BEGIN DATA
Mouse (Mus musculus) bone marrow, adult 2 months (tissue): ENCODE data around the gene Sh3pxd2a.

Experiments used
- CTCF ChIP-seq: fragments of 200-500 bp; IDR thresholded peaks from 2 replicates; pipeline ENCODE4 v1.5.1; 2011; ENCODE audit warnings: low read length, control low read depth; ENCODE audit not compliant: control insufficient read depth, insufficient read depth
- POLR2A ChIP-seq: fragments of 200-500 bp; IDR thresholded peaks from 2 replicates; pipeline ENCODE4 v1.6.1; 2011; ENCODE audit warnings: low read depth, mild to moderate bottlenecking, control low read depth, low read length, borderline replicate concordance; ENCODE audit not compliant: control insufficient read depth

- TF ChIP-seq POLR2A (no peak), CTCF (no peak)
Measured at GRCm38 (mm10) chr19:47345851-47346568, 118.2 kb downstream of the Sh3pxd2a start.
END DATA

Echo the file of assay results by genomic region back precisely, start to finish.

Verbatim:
Mouse (Mus musculus) bone marrow, adult 2 months (tissue): ENCODE data around the gene Sh3pxd2a.

Experiments used
- CTCF ChIP-seq: fragments of 200-500 bp; IDR thresholded peaks from 2 replicates; pipeline ENCODE4 v1.5.1; 2011; ENCODE audit warnings: low read length, control low read depth; ENCODE audit not compliant: control insufficient read depth, insufficient read depth
- POLR2A ChIP-seq: fragments of 200-500 bp; IDR thresholded peaks from 2 replicates; pipeline ENCODE4 v1.6.1; 2011; ENCODE audit warnings: low read depth, mild to moderate bottlenecking, control low read depth, low read length, borderline replicate concordance; ENCODE audit not compliant: control insufficient read depth

- TF ChIP-seq POLR2A (no peak), CTCF (no peak)
Measured at GRCm38 (mm10) chr19:47345851-47346568, 118.2 kb downstream of the Sh3pxd2a start.